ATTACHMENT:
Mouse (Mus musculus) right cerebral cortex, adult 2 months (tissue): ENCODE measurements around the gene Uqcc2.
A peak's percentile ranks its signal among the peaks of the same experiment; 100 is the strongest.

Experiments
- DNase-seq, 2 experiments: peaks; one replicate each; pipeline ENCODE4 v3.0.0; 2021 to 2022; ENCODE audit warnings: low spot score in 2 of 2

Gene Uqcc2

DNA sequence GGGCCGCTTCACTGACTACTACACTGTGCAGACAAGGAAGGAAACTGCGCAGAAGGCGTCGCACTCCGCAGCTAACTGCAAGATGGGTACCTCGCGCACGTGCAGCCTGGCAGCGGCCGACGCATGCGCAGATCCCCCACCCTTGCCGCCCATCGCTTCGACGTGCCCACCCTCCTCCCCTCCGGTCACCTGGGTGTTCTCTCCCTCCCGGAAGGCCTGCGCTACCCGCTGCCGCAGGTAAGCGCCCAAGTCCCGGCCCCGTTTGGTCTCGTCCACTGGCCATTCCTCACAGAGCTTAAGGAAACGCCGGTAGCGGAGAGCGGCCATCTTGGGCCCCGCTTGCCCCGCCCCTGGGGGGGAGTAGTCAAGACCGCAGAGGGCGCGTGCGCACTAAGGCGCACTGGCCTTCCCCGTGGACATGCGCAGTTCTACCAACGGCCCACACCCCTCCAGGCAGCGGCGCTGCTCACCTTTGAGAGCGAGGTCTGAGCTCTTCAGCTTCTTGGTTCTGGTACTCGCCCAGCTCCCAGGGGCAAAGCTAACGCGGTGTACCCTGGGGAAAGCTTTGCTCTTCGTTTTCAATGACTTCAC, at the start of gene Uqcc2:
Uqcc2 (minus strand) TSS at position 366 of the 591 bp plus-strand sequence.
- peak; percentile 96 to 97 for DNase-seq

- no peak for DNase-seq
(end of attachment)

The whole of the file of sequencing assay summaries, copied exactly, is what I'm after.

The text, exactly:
Mouse (Mus musculus) right cerebral cortex, adult 2 months (tissue): ENCODE measurements around the gene Uqcc2.
A peak's percentile ranks its signal among the peaks of the same experiment; 100 is the strongest.

Experiments
- DNase-seq, 2 experiments: peaks; one replicate each; pipeline ENCODE4 v3.0.0; 2021 to 2022; ENCODE audit warnings: low spot score in 2 of 2

Gene Uqcc2

DNA sequence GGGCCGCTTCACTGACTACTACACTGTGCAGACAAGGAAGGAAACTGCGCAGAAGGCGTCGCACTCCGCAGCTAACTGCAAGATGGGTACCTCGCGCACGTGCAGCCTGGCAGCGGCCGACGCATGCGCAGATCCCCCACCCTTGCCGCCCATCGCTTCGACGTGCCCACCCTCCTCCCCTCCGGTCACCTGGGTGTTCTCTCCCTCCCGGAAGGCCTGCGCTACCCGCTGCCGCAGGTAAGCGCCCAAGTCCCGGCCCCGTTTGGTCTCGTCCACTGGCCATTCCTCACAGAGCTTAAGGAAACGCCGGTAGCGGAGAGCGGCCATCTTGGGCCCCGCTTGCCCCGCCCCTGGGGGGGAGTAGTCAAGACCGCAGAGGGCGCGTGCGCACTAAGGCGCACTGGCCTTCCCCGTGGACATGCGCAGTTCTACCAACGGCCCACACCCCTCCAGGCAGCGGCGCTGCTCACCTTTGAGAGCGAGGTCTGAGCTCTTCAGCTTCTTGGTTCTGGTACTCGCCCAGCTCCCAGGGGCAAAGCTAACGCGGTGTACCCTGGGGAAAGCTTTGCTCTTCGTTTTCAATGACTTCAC, at the start of gene Uqcc2:
Uqcc2 (minus strand) TSS at position 366 of the 591 bp plus-strand sequence.
- peak; percentile 96 to 97 for DNase-seq

- no peak for DNase-seq